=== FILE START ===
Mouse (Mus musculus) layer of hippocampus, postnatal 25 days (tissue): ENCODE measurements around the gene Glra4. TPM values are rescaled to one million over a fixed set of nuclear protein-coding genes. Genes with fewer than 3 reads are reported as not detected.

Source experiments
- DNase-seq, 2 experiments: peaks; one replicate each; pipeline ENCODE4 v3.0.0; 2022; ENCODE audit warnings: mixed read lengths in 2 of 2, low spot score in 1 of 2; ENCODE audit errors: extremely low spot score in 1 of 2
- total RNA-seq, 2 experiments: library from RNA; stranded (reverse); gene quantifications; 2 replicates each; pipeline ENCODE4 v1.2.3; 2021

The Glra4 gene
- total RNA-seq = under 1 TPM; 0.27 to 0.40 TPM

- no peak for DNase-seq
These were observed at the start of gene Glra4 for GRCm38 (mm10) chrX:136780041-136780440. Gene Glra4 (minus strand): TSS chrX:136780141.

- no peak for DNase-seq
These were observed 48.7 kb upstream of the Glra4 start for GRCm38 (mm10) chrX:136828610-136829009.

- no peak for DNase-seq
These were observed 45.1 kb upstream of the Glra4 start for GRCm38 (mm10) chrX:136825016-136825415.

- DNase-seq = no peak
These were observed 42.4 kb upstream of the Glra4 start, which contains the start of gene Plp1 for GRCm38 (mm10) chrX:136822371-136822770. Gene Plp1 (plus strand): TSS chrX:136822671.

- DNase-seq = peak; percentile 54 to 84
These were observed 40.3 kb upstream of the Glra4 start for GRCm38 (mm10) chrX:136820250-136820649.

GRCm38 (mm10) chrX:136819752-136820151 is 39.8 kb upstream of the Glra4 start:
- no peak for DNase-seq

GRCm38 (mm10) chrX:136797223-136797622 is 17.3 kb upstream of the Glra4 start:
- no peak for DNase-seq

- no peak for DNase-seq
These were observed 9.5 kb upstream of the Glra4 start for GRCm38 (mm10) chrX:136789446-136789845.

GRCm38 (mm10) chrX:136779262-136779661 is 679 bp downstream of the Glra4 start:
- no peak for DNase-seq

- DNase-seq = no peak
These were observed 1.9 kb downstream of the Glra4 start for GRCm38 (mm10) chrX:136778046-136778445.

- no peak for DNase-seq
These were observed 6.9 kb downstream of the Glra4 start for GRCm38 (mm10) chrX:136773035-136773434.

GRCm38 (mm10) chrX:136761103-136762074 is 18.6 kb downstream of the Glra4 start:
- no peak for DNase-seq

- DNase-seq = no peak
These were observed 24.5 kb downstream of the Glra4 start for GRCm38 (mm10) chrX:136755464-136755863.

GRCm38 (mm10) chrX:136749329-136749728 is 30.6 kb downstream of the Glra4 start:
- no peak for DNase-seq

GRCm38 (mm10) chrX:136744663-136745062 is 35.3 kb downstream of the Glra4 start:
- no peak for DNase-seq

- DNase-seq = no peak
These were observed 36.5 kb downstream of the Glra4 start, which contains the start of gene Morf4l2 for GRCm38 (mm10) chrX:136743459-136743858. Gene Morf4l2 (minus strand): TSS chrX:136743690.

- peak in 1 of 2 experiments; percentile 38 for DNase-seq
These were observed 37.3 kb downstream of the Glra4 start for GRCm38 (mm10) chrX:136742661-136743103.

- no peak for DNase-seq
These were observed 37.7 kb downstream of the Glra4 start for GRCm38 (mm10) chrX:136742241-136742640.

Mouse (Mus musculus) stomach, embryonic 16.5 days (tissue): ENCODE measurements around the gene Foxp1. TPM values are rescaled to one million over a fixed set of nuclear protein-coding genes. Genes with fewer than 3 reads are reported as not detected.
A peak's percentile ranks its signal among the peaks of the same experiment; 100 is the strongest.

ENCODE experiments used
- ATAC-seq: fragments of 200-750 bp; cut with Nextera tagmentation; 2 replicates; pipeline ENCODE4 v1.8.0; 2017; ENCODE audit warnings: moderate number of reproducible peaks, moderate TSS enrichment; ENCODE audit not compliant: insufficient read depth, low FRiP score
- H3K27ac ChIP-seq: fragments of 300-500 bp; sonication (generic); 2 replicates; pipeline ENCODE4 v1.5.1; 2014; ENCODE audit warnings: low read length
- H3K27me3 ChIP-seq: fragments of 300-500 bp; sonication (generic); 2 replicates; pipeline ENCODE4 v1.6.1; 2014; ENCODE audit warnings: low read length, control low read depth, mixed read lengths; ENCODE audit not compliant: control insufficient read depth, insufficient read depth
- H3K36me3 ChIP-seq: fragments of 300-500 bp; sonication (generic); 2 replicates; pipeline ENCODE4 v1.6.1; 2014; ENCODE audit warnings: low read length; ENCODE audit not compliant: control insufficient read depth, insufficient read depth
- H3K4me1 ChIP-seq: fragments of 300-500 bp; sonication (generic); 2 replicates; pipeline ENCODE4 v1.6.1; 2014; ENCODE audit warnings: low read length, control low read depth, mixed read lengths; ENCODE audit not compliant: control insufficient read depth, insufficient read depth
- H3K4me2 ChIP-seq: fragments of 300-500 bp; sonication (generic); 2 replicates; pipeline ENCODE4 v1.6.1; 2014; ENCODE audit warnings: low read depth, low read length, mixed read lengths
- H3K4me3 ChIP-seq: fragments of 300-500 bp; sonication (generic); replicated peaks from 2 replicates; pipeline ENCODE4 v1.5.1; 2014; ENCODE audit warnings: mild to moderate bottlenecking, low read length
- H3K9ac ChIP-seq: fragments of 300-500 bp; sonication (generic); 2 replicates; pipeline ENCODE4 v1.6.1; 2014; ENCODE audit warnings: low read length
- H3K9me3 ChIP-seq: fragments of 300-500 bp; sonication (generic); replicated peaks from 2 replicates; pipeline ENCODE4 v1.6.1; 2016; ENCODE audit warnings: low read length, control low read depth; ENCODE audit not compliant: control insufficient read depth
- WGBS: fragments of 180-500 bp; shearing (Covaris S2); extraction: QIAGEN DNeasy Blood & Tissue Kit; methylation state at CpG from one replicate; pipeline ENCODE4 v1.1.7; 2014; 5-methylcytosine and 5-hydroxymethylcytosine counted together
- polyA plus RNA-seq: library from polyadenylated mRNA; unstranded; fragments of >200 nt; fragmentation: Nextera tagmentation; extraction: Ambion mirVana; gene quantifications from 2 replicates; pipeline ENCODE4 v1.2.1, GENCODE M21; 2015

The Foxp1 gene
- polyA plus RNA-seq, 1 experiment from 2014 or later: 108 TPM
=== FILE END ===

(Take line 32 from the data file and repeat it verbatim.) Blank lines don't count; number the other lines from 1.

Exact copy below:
These were observed 24.5 kb downstream of the Glra4 start for GRCm38 (mm10) chrX:136755464-136755863.